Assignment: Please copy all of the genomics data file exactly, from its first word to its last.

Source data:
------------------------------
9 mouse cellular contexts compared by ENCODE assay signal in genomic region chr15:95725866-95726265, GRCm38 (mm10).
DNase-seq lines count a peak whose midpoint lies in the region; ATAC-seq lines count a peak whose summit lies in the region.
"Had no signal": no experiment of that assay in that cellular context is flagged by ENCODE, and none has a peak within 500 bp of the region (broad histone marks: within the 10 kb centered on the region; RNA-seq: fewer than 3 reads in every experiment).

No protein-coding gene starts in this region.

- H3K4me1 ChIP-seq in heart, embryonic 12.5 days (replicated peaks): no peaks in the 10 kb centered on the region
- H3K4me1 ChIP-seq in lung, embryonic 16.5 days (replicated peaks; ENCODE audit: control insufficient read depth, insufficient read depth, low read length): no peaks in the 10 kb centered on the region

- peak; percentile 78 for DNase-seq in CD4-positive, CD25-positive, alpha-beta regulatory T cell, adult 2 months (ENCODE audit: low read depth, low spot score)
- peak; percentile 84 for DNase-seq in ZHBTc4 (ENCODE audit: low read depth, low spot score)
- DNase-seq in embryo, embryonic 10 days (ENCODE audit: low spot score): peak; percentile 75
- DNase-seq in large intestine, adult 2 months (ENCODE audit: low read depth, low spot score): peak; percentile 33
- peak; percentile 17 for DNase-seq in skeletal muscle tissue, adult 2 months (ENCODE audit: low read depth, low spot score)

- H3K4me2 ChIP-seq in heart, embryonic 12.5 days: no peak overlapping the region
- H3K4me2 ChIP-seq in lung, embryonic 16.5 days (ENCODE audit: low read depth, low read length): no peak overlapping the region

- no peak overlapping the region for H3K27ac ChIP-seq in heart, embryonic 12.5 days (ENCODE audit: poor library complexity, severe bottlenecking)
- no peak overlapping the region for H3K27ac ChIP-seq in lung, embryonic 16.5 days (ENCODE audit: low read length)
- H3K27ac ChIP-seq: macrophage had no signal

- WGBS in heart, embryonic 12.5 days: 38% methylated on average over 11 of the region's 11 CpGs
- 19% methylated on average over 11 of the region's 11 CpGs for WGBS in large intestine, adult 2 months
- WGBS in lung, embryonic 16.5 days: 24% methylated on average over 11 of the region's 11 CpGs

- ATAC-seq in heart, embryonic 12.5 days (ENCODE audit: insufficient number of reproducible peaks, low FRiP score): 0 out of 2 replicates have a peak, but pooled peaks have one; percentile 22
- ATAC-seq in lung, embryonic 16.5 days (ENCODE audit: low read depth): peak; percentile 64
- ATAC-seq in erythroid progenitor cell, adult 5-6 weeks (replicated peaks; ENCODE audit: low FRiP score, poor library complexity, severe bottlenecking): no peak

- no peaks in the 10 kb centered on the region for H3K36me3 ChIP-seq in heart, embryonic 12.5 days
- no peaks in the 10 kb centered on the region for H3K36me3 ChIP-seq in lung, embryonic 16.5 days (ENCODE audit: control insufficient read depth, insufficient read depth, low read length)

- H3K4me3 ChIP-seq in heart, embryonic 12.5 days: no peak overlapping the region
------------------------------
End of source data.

9 mouse cellular contexts compared by ENCODE assay signal in genomic region chr15:95725866-95726265, GRCm38 (mm10).
DNase-seq lines count a peak whose midpoint lies in the region; ATAC-seq lines count a peak whose summit lies in the region.
"Had no signal": no experiment of that assay in that cellular context is flagged by ENCODE, and none has a peak within 500 bp of the region (broad histone marks: within the 10 kb centered on the region; RNA-seq: fewer than 3 reads in every experiment).

No protein-coding gene starts in this region.

- H3K4me1 ChIP-seq in heart, embryonic 12.5 days (replicated peaks): no peaks in the 10 kb centered on the region
- H3K4me1 ChIP-seq in lung, embryonic 16.5 days (replicated peaks; ENCODE audit: control insufficient read depth, insufficient read depth, low read length): no peaks in the 10 kb centered on the region

- peak; percentile 78 for DNase-seq in CD4-positive, CD25-positive, alpha-beta regulatory T cell, adult 2 months (ENCODE audit: low read depth, low spot score)
- peak; percentile 84 for DNase-seq in ZHBTc4 (ENCODE audit: low read depth, low spot score)
- DNase-seq in embryo, embryonic 10 days (ENCODE audit: low spot score): peak; percentile 75
- DNase-seq in large intestine, adult 2 months (ENCODE audit: low read depth, low spot score): peak; percentile 33
- peak; percentile 17 for DNase-seq in skeletal muscle tissue, adult 2 months (ENCODE audit: low read depth, low spot score)

- H3K4me2 ChIP-seq in heart, embryonic 12.5 days: no peak overlapping the region
- H3K4me2 ChIP-seq in lung, embryonic 16.5 days (ENCODE audit: low read depth, low read length): no peak overlapping the region

- no peak overlapping the region for H3K27ac ChIP-seq in heart, embryonic 12.5 days (ENCODE audit: poor library complexity, severe bottlenecking)
- no peak overlapping the region for H3K27ac ChIP-seq in lung, embryonic 16.5 days (ENCODE audit: low read length)
- H3K27ac ChIP-seq: macrophage had no signal

- WGBS in heart, embryonic 12.5 days: 38% methylated on average over 11 of the region's 11 CpGs
- 19% methylated on average over 11 of the region's 11 CpGs for WGBS in large intestine, adult 2 months
- WGBS in lung, embryonic 16.5 days: 24% methylated on average over 11 of the region's 11 CpGs

- ATAC-seq in heart, embryonic 12.5 days (ENCODE audit: insufficient number of reproducible peaks, low FRiP score): 0 out of 2 replicates have a peak, but pooled peaks have one; percentile 22
- ATAC-seq in lung, embryonic 16.5 days (ENCODE audit: low read depth): peak; percentile 64
- ATAC-seq in erythroid progenitor cell, adult 5-6 weeks (replicated peaks; ENCODE audit: low FRiP score, poor library complexity, severe bottlenecking): no peak

- no peaks in the 10 kb centered on the region for H3K36me3 ChIP-seq in heart, embryonic 12.5 days
- no peaks in the 10 kb centered on the region for H3K36me3 ChIP-seq in lung, embryonic 16.5 days (ENCODE audit: control insufficient read depth, insufficient read depth, low read length)

- H3K4me3 ChIP-seq in heart, embryonic 12.5 days: no peak overlapping the region